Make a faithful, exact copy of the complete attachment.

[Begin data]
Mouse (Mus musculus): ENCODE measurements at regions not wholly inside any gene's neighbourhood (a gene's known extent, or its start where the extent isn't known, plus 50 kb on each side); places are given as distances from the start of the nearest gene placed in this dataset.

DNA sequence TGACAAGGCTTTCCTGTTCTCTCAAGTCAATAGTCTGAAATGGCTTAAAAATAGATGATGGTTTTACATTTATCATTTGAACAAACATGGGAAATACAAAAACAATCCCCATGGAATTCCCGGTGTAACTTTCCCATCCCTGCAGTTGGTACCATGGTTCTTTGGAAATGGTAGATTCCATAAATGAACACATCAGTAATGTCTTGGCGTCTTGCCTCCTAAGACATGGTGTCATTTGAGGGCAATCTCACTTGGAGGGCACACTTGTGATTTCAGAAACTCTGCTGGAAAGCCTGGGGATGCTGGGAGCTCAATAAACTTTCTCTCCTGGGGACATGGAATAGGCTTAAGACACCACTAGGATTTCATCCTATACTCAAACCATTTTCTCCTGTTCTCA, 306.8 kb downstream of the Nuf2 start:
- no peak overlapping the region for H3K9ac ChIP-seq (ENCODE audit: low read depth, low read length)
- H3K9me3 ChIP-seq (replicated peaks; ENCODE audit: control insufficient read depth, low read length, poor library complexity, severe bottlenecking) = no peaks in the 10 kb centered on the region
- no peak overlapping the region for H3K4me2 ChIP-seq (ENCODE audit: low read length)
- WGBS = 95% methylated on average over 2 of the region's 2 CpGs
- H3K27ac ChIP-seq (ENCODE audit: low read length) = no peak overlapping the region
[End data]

Mouse (Mus musculus): ENCODE measurements at regions not wholly inside any gene's neighbourhood (a gene's known extent, or its start where the extent isn't known, plus 50 kb on each side); places are given as distances from the start of the nearest gene placed in this dataset.

DNA sequence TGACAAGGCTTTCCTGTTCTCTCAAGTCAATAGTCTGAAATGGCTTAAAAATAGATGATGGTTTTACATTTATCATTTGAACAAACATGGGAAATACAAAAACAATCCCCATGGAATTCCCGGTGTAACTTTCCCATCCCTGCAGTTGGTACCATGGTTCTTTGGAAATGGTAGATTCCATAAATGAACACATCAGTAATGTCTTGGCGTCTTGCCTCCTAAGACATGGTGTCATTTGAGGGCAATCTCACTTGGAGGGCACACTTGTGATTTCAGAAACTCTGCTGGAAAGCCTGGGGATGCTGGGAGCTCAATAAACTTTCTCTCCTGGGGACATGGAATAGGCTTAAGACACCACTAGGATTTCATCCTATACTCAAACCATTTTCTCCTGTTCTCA, 306.8 kb downstream of the Nuf2 start:
- no peak overlapping the region for H3K9ac ChIP-seq (ENCODE audit: low read depth, low read length)
- H3K9me3 ChIP-seq (replicated peaks; ENCODE audit: control insufficient read depth, low read length, poor library complexity, severe bottlenecking) = no peaks in the 10 kb centered on the region
- no peak overlapping the region for H3K4me2 ChIP-seq (ENCODE audit: low read length)
- WGBS = 95% methylated on average over 2 of the region's 2 CpGs
- H3K27ac ChIP-seq (ENCODE audit: low read length) = no peak overlapping the region